On November 3rd 1977

The New York Times reported that a form of life that predates higher organisms had been discovered by scientists at the University of Illinois. The discoveries that formed the basis for this report were two papers in Proceedings of the National Academy of Sciences by a team led by Carl Woese, which included G. Fox, R. Wolfe, L. Magrum and W. Balch. These organisms came to be known, eventually, as Archaea. Remarkably, these organisms had been observed and in some cases cultured previously, but their phylogenetic significance never realized, because morphologically they resembled what we now call Bacteria; this had led to these two lineages being misclassified as Prokaryotes.


The implication of the discovery of the Archaea is that there are three domains of life. Evolutionary studies have been completely transformed by this discovery. Moreover, related techniques have led to an explosive growth of the field of microbial ecology, where culture-free methods of identification are essential for exploring communities in the wild.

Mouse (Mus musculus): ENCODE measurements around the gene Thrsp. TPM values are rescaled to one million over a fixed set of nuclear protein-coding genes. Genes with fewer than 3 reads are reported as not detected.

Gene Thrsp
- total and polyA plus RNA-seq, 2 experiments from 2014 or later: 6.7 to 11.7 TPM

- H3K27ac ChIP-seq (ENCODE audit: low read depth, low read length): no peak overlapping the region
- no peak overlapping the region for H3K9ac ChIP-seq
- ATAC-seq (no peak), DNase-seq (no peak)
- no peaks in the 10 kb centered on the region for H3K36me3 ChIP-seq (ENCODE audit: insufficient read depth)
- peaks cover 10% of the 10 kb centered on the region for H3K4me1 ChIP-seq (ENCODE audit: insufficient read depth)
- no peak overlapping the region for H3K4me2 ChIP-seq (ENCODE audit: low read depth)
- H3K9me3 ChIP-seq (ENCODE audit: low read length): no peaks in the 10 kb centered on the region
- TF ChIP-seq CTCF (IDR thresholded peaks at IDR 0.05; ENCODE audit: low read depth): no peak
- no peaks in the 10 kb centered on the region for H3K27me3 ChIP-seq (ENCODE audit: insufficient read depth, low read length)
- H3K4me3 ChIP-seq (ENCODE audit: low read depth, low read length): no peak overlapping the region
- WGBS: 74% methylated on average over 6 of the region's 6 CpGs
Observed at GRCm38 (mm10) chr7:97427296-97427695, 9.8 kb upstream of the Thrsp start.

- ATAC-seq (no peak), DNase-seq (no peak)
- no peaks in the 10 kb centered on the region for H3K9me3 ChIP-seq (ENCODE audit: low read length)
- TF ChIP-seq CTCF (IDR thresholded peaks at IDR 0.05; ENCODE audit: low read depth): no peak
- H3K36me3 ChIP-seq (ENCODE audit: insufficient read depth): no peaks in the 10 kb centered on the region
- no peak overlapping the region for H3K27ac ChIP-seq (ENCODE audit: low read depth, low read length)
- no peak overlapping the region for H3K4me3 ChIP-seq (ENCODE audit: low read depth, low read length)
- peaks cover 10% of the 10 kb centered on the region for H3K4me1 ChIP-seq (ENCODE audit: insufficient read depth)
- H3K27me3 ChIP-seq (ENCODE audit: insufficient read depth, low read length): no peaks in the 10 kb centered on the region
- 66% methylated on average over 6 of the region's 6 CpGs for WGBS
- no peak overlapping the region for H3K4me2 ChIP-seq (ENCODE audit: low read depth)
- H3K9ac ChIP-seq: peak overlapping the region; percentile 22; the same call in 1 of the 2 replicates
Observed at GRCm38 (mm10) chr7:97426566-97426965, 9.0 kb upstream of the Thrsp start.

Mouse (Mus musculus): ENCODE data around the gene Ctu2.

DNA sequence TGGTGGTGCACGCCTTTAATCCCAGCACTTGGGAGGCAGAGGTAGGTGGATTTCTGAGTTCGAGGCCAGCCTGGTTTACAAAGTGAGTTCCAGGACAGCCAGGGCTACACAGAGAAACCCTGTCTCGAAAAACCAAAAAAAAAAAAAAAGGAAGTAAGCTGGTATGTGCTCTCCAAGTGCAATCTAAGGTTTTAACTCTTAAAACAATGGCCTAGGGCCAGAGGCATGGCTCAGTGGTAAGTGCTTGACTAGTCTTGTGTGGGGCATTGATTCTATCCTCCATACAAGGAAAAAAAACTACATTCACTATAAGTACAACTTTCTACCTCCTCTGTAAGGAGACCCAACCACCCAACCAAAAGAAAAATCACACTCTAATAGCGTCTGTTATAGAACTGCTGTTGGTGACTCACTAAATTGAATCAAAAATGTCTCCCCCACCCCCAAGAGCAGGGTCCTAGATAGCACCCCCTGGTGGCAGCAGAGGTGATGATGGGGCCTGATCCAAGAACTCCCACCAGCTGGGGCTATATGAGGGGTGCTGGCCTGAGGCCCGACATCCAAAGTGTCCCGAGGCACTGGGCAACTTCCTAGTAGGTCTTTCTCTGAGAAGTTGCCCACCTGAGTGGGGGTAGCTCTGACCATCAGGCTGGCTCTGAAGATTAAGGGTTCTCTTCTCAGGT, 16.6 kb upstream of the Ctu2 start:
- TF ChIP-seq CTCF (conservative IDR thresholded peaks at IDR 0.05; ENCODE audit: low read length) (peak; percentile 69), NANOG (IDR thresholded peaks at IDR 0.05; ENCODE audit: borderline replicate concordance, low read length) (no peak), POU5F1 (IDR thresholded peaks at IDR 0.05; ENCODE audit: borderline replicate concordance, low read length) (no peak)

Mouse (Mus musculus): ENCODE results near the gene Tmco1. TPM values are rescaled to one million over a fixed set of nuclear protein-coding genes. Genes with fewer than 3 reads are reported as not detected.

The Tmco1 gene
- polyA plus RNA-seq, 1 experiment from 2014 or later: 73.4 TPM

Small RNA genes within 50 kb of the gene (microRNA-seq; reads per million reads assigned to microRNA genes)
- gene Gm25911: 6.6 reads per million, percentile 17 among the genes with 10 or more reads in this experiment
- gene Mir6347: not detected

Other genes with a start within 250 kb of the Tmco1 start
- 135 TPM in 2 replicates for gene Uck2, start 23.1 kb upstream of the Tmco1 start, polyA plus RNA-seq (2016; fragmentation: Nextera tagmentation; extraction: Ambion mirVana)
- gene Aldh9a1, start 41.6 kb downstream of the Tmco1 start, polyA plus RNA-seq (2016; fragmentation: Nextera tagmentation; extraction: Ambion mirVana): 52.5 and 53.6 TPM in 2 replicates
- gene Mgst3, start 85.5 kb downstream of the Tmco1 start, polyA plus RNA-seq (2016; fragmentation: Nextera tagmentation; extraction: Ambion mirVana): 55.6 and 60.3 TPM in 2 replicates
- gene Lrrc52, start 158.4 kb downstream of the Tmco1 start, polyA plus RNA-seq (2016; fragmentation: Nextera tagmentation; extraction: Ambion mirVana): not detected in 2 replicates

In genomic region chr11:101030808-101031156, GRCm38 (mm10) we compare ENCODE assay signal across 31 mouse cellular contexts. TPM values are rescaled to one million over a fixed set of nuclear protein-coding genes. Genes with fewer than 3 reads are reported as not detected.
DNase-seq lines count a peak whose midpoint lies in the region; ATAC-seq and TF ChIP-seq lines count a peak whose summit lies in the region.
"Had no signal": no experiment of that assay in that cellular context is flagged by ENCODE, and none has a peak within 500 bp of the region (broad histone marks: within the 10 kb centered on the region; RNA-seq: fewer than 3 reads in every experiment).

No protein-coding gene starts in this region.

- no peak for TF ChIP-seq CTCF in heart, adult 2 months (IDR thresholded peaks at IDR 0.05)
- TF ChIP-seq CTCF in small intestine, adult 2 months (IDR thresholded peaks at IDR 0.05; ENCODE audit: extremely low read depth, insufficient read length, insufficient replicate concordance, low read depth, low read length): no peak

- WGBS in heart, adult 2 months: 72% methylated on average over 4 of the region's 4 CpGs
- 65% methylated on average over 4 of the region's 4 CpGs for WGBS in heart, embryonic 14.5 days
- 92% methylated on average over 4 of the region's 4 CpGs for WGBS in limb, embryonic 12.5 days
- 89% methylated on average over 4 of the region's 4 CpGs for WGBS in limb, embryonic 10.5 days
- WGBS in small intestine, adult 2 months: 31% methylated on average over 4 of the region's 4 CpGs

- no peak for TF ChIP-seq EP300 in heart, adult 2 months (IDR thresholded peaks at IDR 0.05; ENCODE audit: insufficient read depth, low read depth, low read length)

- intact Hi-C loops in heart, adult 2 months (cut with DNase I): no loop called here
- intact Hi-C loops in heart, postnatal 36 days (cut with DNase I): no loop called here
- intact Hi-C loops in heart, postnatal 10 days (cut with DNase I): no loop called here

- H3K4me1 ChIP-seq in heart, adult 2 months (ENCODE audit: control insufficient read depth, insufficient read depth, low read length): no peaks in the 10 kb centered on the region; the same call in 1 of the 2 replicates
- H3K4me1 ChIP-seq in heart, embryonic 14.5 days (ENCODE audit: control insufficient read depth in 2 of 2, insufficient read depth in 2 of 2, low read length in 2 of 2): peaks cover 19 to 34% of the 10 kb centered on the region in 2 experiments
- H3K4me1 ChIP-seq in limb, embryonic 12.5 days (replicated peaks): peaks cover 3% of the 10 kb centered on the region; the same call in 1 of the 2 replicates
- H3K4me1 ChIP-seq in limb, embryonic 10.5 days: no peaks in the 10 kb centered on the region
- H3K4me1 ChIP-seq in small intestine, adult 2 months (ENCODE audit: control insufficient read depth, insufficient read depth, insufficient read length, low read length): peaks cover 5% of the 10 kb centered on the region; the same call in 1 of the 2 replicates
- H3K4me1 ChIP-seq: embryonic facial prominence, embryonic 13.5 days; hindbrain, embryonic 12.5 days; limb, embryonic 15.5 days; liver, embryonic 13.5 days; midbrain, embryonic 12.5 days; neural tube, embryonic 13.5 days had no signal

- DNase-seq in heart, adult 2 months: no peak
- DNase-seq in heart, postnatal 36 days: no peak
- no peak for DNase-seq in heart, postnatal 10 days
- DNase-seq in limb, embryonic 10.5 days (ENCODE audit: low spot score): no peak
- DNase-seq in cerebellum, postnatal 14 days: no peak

During November 2007, the University of Illinois at Urbana-Champaign held a Symposium to celebrate the 30th anniversary of this work, covering not only the Archaea and historical aspects of their discovery, but also the many ways in which the techniques leading up to and emanating from this work have transformed microbial ecology. This web site presents a permanent video record of this Symposium, bringing to life both the science and the scientists who uncovered evolution's hidden past.

Please click here to view the talks.